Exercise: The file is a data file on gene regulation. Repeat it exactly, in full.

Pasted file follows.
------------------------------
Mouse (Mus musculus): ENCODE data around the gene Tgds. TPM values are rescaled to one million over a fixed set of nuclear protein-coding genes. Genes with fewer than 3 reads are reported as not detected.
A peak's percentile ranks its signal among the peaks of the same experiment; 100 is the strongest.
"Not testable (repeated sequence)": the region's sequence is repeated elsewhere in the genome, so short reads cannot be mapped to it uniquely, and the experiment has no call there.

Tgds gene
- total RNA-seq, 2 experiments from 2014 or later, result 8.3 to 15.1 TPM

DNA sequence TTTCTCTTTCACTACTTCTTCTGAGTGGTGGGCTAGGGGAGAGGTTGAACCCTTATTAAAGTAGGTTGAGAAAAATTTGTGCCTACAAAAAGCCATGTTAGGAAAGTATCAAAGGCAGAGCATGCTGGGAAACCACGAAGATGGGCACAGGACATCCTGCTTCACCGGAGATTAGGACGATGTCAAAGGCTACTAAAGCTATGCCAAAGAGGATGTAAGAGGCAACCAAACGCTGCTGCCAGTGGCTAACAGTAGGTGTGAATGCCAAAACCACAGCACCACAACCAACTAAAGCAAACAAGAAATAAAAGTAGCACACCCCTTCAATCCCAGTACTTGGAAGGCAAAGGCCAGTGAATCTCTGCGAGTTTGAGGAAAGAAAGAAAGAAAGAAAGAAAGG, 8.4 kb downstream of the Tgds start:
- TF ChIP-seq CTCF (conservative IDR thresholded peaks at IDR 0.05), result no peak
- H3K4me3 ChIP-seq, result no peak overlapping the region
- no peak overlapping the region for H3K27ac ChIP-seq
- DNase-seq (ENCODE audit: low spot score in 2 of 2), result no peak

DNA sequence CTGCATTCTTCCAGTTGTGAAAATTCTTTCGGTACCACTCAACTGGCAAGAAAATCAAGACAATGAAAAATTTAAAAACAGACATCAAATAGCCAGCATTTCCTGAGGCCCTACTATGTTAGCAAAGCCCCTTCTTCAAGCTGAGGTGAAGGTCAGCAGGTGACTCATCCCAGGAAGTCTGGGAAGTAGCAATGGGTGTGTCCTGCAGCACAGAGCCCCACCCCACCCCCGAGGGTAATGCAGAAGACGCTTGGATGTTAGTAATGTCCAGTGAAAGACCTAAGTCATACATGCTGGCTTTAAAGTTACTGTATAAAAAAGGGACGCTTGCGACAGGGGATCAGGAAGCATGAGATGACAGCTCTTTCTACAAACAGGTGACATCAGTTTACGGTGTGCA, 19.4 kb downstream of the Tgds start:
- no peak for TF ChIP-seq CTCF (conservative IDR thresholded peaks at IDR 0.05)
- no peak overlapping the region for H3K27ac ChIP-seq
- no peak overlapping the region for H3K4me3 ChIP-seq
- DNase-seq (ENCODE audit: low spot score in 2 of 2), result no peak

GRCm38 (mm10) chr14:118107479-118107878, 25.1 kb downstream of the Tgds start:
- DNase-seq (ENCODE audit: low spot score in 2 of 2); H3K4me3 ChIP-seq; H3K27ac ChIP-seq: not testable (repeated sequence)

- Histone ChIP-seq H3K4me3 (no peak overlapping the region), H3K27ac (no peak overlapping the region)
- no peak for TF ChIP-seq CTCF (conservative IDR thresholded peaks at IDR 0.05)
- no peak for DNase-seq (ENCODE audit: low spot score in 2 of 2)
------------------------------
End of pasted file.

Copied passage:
Mouse (Mus musculus): ENCODE data around the gene Tgds. TPM values are rescaled to one million over a fixed set of nuclear protein-coding genes. Genes with fewer than 3 reads are reported as not detected.
A peak's percentile ranks its signal among the peaks of the same experiment; 100 is the strongest.
"Not testable (repeated sequence)": the region's sequence is repeated elsewhere in the genome, so short reads cannot be mapped to it uniquely, and the experiment has no call there.

Tgds gene
- total RNA-seq, 2 experiments from 2014 or later, result 8.3 to 15.1 TPM

DNA sequence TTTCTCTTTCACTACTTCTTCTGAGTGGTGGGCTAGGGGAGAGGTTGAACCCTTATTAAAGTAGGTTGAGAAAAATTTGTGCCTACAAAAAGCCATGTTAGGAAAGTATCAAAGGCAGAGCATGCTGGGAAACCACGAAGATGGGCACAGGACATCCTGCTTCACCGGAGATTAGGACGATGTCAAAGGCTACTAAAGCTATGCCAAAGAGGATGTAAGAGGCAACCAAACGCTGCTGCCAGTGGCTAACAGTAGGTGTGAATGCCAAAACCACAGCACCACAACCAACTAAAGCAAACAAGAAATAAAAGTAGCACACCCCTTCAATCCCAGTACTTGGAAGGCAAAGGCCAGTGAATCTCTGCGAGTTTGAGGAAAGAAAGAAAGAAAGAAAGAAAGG, 8.4 kb downstream of the Tgds start:
- TF ChIP-seq CTCF (conservative IDR thresholded peaks at IDR 0.05), result no peak
- H3K4me3 ChIP-seq, result no peak overlapping the region
- no peak overlapping the region for H3K27ac ChIP-seq
- DNase-seq (ENCODE audit: low spot score in 2 of 2), result no peak

DNA sequence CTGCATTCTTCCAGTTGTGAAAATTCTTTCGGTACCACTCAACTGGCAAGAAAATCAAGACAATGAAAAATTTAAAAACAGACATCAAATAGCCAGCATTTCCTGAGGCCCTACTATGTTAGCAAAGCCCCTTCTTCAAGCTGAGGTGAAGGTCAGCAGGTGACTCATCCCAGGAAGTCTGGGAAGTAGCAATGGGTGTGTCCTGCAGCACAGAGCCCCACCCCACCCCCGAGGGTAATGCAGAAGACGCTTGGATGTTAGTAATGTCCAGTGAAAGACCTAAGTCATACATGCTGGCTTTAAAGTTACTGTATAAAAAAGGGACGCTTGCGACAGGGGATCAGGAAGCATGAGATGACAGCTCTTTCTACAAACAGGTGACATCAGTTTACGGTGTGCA, 19.4 kb downstream of the Tgds start:
- no peak for TF ChIP-seq CTCF (conservative IDR thresholded peaks at IDR 0.05)
- no peak overlapping the region for H3K27ac ChIP-seq
- no peak overlapping the region for H3K4me3 ChIP-seq
- DNase-seq (ENCODE audit: low spot score in 2 of 2), result no peak

GRCm38 (mm10) chr14:118107479-118107878, 25.1 kb downstream of the Tgds start:
- DNase-seq (ENCODE audit: low spot score in 2 of 2); H3K4me3 ChIP-seq; H3K27ac ChIP-seq: not testable (repeated sequence)

- Histone ChIP-seq H3K4me3 (no peak overlapping the region), H3K27ac (no peak overlapping the region)
- no peak for TF ChIP-seq CTCF (conservative IDR thresholded peaks at IDR 0.05)
- no peak for DNase-seq (ENCODE audit: low spot score in 2 of 2)